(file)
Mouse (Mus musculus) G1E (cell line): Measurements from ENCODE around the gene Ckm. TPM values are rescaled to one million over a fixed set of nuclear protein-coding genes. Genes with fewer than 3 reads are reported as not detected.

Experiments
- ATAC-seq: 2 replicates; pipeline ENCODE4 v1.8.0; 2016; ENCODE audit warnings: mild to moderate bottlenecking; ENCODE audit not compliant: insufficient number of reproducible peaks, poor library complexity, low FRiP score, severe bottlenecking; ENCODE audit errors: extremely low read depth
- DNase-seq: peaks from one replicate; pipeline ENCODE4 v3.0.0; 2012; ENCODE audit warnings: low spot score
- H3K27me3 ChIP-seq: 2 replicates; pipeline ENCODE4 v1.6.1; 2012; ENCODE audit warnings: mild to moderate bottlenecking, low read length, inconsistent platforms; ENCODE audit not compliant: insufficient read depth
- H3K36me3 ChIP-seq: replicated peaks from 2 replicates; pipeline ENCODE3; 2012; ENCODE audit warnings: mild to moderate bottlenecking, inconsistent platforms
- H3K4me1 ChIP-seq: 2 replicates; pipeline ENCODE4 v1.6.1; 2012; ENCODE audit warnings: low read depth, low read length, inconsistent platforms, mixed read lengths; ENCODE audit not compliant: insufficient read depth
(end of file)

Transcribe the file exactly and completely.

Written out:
Mouse (Mus musculus) G1E (cell line): Measurements from ENCODE around the gene Ckm. TPM values are rescaled to one million over a fixed set of nuclear protein-coding genes. Genes with fewer than 3 reads are reported as not detected.

Experiments
- ATAC-seq: 2 replicates; pipeline ENCODE4 v1.8.0; 2016; ENCODE audit warnings: mild to moderate bottlenecking; ENCODE audit not compliant: insufficient number of reproducible peaks, poor library complexity, low FRiP score, severe bottlenecking; ENCODE audit errors: extremely low read depth
- DNase-seq: peaks from one replicate; pipeline ENCODE4 v3.0.0; 2012; ENCODE audit warnings: low spot score
- H3K27me3 ChIP-seq: 2 replicates; pipeline ENCODE4 v1.6.1; 2012; ENCODE audit warnings: mild to moderate bottlenecking, low read length, inconsistent platforms; ENCODE audit not compliant: insufficient read depth
- H3K36me3 ChIP-seq: replicated peaks from 2 replicates; pipeline ENCODE3; 2012; ENCODE audit warnings: mild to moderate bottlenecking, inconsistent platforms
- H3K4me1 ChIP-seq: 2 replicates; pipeline ENCODE4 v1.6.1; 2012; ENCODE audit warnings: low read depth, low read length, inconsistent platforms, mixed read lengths; ENCODE audit not compliant: insufficient read depth